Why do you need a deposit for a mortgage?
So you’ve found it, your dream house and you’re ready to buy, but what’s that nagging feeling in the back of your mind? That’s right; it’s the dreaded deposit for a mortgage! ‘Why do I need a deposit to get a mortgage?’ you might say, ‘In a volatile property market such as this one, how can I make sure I’m putting down enough?’ Well fear not dear reader, because whether you’re a first-time buyer or heading up the property ladder, this article aims to guide you through the why, when and how.
Why do you need a mortgage deposit anyway?
Let’s face it, buying a home is one of the most exciting, yet perhaps terrifying purchases you’ll ever make, and unless you’re flush with cash you’ll need a mortgage. Now because we’re talking about quite a lot of money here, the lender will want assurances that you can actually cover the cost of the loan.
One assurance the lender needs is the mortgage deposit (the other is a credit check which we’ll talk about later), this is a chunk of money that you will need to pay upfront to provide security on your loan.
Back in the day you could get mortgages with no deposits and the banks would give out loans that covered 100% of the property’s value regardless of how much you had in savings. But that was before the financial crash of 2008, and now lenders have become more cautious, expecting you to provide them with a deposit of at least 5% of the total property value. Very few lenders will accept less than this, but if you put down more, you’ll have paid more off of your house at the start.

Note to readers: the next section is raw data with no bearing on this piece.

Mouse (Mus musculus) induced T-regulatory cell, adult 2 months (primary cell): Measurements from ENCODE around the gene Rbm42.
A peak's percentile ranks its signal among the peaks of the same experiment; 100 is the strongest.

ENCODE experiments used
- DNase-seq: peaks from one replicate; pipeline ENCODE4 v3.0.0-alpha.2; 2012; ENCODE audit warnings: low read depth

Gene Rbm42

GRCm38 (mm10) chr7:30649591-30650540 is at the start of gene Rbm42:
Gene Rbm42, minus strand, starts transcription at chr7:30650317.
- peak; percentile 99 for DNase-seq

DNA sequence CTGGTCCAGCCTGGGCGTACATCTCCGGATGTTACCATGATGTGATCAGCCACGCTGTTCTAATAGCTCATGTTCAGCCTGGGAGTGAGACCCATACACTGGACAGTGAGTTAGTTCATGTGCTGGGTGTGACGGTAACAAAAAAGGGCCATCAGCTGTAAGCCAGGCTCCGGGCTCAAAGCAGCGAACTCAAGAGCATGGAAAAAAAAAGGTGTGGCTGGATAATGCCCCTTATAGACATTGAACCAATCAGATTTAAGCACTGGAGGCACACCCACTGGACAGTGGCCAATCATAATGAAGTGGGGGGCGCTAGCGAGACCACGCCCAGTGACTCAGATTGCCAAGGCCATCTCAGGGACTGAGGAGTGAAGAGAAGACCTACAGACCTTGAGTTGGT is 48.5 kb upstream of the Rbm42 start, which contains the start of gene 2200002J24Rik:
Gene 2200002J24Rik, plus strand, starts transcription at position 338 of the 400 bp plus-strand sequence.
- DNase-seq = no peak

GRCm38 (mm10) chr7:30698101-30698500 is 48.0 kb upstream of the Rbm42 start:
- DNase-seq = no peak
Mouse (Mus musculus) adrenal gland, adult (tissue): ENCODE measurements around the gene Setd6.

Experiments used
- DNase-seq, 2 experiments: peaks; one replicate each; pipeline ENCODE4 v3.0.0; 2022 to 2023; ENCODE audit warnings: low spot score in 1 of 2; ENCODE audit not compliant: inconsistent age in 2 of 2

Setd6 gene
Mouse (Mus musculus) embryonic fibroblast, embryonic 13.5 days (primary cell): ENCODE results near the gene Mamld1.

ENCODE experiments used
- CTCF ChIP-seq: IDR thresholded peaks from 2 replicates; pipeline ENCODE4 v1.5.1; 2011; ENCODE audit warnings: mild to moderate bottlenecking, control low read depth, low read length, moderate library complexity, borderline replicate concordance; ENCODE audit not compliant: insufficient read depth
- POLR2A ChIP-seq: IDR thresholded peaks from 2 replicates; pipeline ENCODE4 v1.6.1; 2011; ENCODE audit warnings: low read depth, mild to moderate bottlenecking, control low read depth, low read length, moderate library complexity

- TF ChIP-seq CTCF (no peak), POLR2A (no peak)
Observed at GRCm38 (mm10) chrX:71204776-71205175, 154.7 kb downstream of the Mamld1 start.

This could mean lower monthly repayments and potentially less interest on your mortgage. Another reason to put down a bigger deposit is that you will be at lower risk of negative equity.
Great, so you just put down a huge deposit, right?
No, be realistic about what you can afford. Saving for a deposit can take a long time.
Fortunately, we have some tips that can help you get closer to getting that dream home:
Put aside a little money every month, just like an acorn grows into an oak tree over time, so will the amount of money in your bank account.
They can contribute to the deposit and help with monthly repayments.
Keep in mind your credit report will be checked and if you have bad credit your deposit requirement may rise to 25-30%, however this is dependent on your particular circumstances, so it’s best to seek advice from a mortgage expert.
There are also low deposit options available. If you’re a first-time home buyer, you could seek out a government scheme, such as a Shared Ownership mortgage. These are a cross between buying and renting; you buy a percentage of the property and rent the rest.
Can you get a mortgage without a deposit?
There are still ways to get a mortgage without a deposit. A guarantor mortgage allows a family member or friend to help you out by securing the loan against a property they hold equity in or in their savings.
This of course means the family member or friend needs to have a good credit history and high enough income to qualify, and you will have to bear in mind that if your house falls in value you may be left with negative equity (meaning the value of the loan on your home is larger than the value of the home itself).
It’s also possible to get a mortgage with no deposit in the traditional sense through some of the government support initiatives, such as the Right to Buy scheme.
If you’d like to know more about mortgage deposits and how they work, take a look at our in-depth guide for all the information you need.